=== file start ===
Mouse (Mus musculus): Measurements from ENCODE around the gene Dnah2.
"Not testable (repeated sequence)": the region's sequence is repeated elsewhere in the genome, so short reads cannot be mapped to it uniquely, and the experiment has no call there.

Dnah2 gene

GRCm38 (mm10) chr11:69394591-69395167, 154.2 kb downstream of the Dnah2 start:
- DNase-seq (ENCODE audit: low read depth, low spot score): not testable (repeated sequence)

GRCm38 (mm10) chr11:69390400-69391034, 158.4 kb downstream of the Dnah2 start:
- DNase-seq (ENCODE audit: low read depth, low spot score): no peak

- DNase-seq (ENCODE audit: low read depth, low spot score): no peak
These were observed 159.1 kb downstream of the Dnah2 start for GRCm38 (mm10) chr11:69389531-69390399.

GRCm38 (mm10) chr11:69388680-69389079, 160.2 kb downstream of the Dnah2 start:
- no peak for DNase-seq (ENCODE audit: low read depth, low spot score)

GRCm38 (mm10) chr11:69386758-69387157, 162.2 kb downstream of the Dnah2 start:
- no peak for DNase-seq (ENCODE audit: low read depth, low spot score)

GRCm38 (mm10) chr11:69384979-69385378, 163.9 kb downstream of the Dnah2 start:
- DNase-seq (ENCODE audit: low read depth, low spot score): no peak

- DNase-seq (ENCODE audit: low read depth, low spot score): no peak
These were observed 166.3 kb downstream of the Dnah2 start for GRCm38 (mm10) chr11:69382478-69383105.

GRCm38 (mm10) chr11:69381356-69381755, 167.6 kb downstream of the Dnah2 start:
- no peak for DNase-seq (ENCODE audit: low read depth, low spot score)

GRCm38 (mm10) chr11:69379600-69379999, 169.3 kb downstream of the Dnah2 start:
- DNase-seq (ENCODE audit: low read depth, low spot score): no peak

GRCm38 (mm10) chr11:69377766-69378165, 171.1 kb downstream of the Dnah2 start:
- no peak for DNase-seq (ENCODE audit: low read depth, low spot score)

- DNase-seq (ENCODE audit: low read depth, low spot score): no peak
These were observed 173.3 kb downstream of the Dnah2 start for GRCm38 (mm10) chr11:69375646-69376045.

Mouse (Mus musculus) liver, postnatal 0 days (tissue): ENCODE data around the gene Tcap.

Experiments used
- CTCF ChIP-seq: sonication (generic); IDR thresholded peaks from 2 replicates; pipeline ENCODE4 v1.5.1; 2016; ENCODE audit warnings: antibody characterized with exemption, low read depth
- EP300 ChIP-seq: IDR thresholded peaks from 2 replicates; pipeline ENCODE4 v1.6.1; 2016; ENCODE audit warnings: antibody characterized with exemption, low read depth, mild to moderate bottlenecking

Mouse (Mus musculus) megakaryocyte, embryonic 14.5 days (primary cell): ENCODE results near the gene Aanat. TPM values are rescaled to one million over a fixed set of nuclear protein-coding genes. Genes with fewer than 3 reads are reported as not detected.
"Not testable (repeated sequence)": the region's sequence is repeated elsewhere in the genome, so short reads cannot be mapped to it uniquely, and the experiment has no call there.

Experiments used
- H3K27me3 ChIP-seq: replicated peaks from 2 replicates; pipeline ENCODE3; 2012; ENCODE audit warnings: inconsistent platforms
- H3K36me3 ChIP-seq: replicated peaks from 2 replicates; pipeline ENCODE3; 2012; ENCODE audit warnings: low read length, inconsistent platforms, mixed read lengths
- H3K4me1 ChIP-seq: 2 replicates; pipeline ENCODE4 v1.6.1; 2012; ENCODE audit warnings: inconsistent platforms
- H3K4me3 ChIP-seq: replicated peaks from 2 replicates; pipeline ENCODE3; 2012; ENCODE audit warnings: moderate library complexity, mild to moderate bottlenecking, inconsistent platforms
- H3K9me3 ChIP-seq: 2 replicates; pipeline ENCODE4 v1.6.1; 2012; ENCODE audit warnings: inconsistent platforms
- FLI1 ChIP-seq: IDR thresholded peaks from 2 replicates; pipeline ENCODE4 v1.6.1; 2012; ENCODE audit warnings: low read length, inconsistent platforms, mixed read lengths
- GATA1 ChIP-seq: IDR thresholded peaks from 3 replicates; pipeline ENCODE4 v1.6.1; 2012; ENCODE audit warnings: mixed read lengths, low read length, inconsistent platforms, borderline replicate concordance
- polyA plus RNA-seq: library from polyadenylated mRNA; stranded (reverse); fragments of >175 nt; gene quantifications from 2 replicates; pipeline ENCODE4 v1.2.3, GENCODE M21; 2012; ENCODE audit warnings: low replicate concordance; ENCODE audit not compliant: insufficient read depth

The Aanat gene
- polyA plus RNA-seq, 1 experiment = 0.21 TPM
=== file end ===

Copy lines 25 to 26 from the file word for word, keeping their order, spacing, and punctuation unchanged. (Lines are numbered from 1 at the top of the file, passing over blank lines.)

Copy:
These were observed 173.3 kb downstream of the Dnah2 start for GRCm38 (mm10) chr11:69375646-69376045.

Mouse (Mus musculus) liver, postnatal 0 days (tissue): ENCODE data around the gene Tcap.